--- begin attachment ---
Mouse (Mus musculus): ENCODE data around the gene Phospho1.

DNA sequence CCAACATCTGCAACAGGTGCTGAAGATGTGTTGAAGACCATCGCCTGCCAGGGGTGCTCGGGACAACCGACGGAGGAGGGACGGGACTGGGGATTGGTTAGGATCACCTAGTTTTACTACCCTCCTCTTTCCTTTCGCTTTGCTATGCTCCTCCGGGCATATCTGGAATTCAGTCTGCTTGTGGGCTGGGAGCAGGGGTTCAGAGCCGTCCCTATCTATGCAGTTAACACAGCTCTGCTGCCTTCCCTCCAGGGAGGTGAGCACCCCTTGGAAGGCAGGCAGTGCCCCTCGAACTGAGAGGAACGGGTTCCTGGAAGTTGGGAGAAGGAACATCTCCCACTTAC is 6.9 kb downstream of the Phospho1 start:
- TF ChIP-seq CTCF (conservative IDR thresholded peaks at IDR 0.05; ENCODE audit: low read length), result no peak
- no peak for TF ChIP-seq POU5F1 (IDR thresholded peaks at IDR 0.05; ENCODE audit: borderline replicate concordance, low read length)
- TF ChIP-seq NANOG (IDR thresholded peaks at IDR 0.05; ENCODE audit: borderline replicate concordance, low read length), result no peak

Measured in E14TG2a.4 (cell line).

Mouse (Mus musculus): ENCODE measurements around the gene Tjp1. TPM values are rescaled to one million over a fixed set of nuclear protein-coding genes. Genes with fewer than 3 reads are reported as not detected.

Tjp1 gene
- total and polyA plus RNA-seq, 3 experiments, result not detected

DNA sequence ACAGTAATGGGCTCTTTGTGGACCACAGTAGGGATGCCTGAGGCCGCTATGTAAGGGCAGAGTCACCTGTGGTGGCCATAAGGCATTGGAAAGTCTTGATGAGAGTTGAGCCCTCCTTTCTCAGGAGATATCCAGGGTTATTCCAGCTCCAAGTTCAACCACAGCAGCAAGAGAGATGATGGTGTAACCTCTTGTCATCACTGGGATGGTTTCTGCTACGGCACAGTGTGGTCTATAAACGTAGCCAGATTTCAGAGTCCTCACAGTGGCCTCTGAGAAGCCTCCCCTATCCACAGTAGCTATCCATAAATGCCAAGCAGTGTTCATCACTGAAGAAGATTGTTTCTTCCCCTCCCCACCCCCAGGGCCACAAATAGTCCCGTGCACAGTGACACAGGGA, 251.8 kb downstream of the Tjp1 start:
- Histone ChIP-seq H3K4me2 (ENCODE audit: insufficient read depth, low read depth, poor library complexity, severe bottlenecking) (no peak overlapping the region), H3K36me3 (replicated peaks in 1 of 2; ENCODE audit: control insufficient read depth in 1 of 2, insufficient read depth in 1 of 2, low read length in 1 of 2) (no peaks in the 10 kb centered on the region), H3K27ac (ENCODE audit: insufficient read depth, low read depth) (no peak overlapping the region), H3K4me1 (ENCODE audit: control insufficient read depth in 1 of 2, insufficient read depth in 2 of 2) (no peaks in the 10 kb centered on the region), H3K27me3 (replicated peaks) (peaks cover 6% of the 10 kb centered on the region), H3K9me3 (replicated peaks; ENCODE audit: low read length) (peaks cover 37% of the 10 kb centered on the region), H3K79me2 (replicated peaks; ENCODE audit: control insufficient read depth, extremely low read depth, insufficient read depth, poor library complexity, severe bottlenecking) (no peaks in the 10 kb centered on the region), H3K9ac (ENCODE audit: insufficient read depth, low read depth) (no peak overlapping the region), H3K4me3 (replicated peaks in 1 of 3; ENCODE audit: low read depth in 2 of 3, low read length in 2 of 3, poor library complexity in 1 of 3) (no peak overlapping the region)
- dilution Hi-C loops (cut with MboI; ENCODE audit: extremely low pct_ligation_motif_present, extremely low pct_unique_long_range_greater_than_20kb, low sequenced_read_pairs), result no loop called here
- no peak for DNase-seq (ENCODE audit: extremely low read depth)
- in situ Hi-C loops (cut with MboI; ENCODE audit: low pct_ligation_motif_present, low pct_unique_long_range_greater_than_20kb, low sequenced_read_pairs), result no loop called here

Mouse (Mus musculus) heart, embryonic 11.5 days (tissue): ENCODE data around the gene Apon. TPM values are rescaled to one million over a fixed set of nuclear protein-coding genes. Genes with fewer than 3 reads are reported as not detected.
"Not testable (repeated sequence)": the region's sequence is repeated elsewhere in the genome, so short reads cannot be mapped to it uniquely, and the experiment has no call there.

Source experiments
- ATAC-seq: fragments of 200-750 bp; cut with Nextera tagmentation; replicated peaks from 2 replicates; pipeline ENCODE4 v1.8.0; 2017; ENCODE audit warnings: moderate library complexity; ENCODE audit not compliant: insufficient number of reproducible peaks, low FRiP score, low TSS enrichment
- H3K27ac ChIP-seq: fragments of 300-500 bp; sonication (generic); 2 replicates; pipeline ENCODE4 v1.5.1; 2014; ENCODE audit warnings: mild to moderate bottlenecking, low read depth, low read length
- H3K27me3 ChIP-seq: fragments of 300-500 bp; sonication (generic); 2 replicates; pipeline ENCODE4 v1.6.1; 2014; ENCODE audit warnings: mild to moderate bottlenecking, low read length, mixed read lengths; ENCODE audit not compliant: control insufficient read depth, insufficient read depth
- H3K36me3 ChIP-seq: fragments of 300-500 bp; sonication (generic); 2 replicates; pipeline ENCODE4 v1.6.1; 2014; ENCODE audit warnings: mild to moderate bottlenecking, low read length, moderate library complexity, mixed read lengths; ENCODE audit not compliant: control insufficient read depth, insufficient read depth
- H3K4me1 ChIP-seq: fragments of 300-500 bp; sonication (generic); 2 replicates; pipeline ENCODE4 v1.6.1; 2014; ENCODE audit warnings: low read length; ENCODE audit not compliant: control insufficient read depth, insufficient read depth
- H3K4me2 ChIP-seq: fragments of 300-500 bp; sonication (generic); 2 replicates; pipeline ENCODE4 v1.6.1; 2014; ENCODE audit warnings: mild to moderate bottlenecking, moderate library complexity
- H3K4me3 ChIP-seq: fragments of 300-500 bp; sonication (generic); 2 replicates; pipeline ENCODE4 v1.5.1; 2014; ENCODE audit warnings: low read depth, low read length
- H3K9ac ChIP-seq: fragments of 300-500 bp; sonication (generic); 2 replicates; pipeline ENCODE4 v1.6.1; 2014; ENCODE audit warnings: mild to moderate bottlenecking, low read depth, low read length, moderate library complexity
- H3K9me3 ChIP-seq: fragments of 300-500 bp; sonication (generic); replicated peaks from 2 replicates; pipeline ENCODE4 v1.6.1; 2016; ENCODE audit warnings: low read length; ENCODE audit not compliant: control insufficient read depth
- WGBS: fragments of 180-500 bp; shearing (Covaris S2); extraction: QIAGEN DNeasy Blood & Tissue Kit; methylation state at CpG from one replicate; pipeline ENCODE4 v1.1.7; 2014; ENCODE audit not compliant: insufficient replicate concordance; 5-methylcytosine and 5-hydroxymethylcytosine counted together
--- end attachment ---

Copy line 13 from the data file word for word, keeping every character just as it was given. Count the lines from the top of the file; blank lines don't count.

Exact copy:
- no peak for DNase-seq (ENCODE audit: extremely low read depth)